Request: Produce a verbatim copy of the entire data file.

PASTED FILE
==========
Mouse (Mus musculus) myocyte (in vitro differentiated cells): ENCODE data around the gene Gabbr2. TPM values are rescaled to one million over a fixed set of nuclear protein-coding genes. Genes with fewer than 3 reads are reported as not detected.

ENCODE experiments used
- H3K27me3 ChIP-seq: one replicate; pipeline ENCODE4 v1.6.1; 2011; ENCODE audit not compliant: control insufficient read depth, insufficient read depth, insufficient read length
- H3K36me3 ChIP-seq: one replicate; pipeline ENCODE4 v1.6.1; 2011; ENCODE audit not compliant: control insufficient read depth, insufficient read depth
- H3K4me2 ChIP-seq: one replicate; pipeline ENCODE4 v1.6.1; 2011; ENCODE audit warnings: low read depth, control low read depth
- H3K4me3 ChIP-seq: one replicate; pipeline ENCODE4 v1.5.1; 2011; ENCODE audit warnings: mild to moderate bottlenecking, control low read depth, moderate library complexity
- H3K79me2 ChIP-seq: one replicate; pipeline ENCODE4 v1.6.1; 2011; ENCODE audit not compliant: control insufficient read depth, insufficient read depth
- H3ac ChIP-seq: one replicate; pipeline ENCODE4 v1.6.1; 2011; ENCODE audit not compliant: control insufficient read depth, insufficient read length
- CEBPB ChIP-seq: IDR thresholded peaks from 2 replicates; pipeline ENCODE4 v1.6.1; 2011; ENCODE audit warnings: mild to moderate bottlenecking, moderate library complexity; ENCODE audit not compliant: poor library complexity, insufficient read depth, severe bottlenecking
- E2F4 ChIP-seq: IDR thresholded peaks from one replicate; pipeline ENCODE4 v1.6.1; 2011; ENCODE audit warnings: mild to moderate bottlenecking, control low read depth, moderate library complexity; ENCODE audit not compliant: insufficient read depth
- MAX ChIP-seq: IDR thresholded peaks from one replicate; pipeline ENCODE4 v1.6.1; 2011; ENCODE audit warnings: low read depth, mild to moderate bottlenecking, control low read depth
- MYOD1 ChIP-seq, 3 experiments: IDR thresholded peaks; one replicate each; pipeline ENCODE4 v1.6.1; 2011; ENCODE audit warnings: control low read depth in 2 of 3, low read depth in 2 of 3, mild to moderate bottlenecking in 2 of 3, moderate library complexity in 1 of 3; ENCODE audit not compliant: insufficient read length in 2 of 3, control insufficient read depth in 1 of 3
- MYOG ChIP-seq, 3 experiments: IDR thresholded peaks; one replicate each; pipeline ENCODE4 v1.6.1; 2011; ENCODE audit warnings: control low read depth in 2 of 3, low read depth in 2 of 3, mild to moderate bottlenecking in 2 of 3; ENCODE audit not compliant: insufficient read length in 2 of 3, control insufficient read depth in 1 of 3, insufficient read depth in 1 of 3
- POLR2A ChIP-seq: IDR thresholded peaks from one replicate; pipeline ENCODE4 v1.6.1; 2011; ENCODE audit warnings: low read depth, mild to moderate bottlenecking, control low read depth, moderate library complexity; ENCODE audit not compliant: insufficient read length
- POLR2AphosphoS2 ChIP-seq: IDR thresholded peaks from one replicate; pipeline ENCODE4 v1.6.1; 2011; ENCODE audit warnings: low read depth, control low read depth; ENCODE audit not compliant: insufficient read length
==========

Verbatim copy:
Mouse (Mus musculus) myocyte (in vitro differentiated cells): ENCODE data around the gene Gabbr2. TPM values are rescaled to one million over a fixed set of nuclear protein-coding genes. Genes with fewer than 3 reads are reported as not detected.

ENCODE experiments used
- H3K27me3 ChIP-seq: one replicate; pipeline ENCODE4 v1.6.1; 2011; ENCODE audit not compliant: control insufficient read depth, insufficient read depth, insufficient read length
- H3K36me3 ChIP-seq: one replicate; pipeline ENCODE4 v1.6.1; 2011; ENCODE audit not compliant: control insufficient read depth, insufficient read depth
- H3K4me2 ChIP-seq: one replicate; pipeline ENCODE4 v1.6.1; 2011; ENCODE audit warnings: low read depth, control low read depth
- H3K4me3 ChIP-seq: one replicate; pipeline ENCODE4 v1.5.1; 2011; ENCODE audit warnings: mild to moderate bottlenecking, control low read depth, moderate library complexity
- H3K79me2 ChIP-seq: one replicate; pipeline ENCODE4 v1.6.1; 2011; ENCODE audit not compliant: control insufficient read depth, insufficient read depth
- H3ac ChIP-seq: one replicate; pipeline ENCODE4 v1.6.1; 2011; ENCODE audit not compliant: control insufficient read depth, insufficient read length
- CEBPB ChIP-seq: IDR thresholded peaks from 2 replicates; pipeline ENCODE4 v1.6.1; 2011; ENCODE audit warnings: mild to moderate bottlenecking, moderate library complexity; ENCODE audit not compliant: poor library complexity, insufficient read depth, severe bottlenecking
- E2F4 ChIP-seq: IDR thresholded peaks from one replicate; pipeline ENCODE4 v1.6.1; 2011; ENCODE audit warnings: mild to moderate bottlenecking, control low read depth, moderate library complexity; ENCODE audit not compliant: insufficient read depth
- MAX ChIP-seq: IDR thresholded peaks from one replicate; pipeline ENCODE4 v1.6.1; 2011; ENCODE audit warnings: low read depth, mild to moderate bottlenecking, control low read depth
- MYOD1 ChIP-seq, 3 experiments: IDR thresholded peaks; one replicate each; pipeline ENCODE4 v1.6.1; 2011; ENCODE audit warnings: control low read depth in 2 of 3, low read depth in 2 of 3, mild to moderate bottlenecking in 2 of 3, moderate library complexity in 1 of 3; ENCODE audit not compliant: insufficient read length in 2 of 3, control insufficient read depth in 1 of 3
- MYOG ChIP-seq, 3 experiments: IDR thresholded peaks; one replicate each; pipeline ENCODE4 v1.6.1; 2011; ENCODE audit warnings: control low read depth in 2 of 3, low read depth in 2 of 3, mild to moderate bottlenecking in 2 of 3; ENCODE audit not compliant: insufficient read length in 2 of 3, control insufficient read depth in 1 of 3, insufficient read depth in 1 of 3
- POLR2A ChIP-seq: IDR thresholded peaks from one replicate; pipeline ENCODE4 v1.6.1; 2011; ENCODE audit warnings: low read depth, mild to moderate bottlenecking, control low read depth, moderate library complexity; ENCODE audit not compliant: insufficient read length
- POLR2AphosphoS2 ChIP-seq: IDR thresholded peaks from one replicate; pipeline ENCODE4 v1.6.1; 2011; ENCODE audit warnings: low read depth, control low read depth; ENCODE audit not compliant: insufficient read length